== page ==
Wednesday, April 3, 2013

native hawthorns

with carmine-raspberry anthers, parsley hawthorn (Crataegus marshallii)
is perhaps the prettiest bloomer of all native hawthorns


The Rose family is impressively large, holding about 2,000 species comprising at least 100 genera worldwide. Of course the rose genus (Rosa) is the first that comes to mind, but the Roseaceae holds many others including the blackberries, peaches, pears, plums, cherries, and apples.

Most amazing of all the Rose family genera is Crataegus, the genus of the hawthorns. Hawthorns are small wiry-stemmed trees. Besides thorns (mostly on new-growth only) most Crataegus species possess smooth pale bark, fine white blooms in spring, a dizzying array of leaf shapes, and bear small, red, apple-like fruits. Most of the Crataegus species come from North America, indicating our continent as the primary evolutionary progenetor and epicenter of the group. There may be fewer Crataegus species in Asia, but Asians nonetheless love their hawthorns, using both the candied-fruits and foliage as heart medicine -- still quite popular today.


the barberry hawthorn (Crataegus berberifolia)
is a personal favorite.......

The whacky thing about the hawthorns lies in attempting to organize the members of the genus into discrete, distinct species. Hard to imagine! I mean, taxonomists have pretty comfortably named most all the plant and animal species in the world by now. But not all of the Crataegus, by golly. In their Manual of the Vascular Plants of Texas – which is an excellent botanical reference that includes most all of the species in Louisiana – authors Correll & Johnston mention “There are close to 1,000 specific proposals that have been made in this [Crataegus] . . . genus,” meaning that in many many cases no one is really sure about what individual groups or populations of hawthorns to call a species.


this hawthorn was on our property when we bought it......despite showing
it to a few professional louisiana field botanists, it remains unidentified.....

There said to be a lot of hanky-panky going on within the genus, as hybrids between known species are many. Moreover, there is rumor about that Crataegus hosts more than a few species capable – if I understand it right – of producing viable seed without the aid of fertilization. Within the genus Crataegus, this is sort of akin to hybridizing with one's self! As all of us fruit-growers out there know: it generally takes two (or more) of the abovementioned fruit trees for best fruiting to occur.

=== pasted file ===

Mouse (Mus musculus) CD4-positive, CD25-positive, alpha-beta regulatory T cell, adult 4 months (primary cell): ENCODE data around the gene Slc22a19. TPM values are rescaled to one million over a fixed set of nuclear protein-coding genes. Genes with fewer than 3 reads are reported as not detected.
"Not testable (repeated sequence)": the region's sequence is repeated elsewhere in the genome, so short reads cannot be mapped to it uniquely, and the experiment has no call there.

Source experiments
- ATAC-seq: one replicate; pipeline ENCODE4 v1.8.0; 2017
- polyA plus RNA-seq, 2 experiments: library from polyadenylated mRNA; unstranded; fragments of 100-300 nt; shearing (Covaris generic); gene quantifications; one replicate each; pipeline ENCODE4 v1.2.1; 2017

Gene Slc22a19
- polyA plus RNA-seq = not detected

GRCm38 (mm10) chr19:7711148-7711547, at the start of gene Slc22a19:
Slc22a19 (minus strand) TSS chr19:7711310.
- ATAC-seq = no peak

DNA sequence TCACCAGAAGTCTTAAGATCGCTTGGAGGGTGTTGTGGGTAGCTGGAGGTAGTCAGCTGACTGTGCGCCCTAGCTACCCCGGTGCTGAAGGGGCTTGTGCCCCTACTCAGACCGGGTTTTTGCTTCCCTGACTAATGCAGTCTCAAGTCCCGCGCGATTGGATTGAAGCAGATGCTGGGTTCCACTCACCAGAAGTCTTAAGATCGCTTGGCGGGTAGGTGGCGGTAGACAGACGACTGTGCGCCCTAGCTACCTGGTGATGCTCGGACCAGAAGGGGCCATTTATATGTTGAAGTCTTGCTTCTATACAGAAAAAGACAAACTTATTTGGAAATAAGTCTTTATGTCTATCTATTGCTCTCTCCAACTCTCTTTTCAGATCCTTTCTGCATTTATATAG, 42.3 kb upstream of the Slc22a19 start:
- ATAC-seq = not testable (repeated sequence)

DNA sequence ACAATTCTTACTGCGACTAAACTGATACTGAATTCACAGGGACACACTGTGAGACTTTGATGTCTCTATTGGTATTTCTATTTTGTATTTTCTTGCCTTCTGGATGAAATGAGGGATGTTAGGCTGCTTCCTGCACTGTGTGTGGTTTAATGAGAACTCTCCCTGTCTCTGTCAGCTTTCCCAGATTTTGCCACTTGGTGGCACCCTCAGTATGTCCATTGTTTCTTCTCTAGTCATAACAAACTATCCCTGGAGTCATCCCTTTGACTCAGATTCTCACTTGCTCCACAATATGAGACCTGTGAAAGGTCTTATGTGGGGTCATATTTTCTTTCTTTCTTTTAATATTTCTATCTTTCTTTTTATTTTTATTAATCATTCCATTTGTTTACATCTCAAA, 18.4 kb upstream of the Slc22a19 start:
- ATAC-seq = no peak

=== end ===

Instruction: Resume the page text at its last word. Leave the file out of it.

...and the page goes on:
parsley haw foliage and fruits
(photo by Annette Parker)

Here in Louisiana, as late as 1998, botanists Dale Thomas and Charles Allen (Atlas of the Vascular Plants of Louisiana) counted up 13 hawthorn species for our state; perhaps the most widely-known of which is Mayhaw (Crataegus opaca/aestivalis), one of the few hawthorn species to produce fruit in spring. Most all other hawthorns produce fruit in fall.


depending on genetic strain, mayhaw fruits run between
dime and quarter-sized........

Birds, mammals, and some humans alike love hawthorn fruits. Of course, here in the South we love our mayhaw jelly just as dearly if not moreso than we do our muscadine grape (Vitis rotundifolia) jellly. And with good reason: where else are you gonna get something that's naturally sweet and sour, possessing a wonderful rose fragrance to boot?

Hawthorn blooms are outrageously fine, possessing tissue-thin white petals and numerous variably-colored anthers. Some species bloom singly, others in clusters. All bloom in spring.


mayhaw blooms


green hawthorn (Crataegus viridis; aka "hog haw") is a fairly common
bottomland forest edge inhabitant.....it occurs natively on our property



Small size tree, soil adaptable, gorgeous blooms, good fruit = great candidate for the garden, ya'll. The down side is native hawthorns are tough to find in nurseries. Don't be fooled by “Indian Hawthorn” (Raphiolepis indica), the Chinese native that most nurseries carry. Best bet is to wait on seasonal plant sales held by local arboretums, botanical gardens, master gardeners, etc. Several such sales occur throughout Louisiana each year during spring and fall.

1 comment:

  1. Great, interesting article written on a 'hidden jewel'. Thanks!!

    ReplyDelete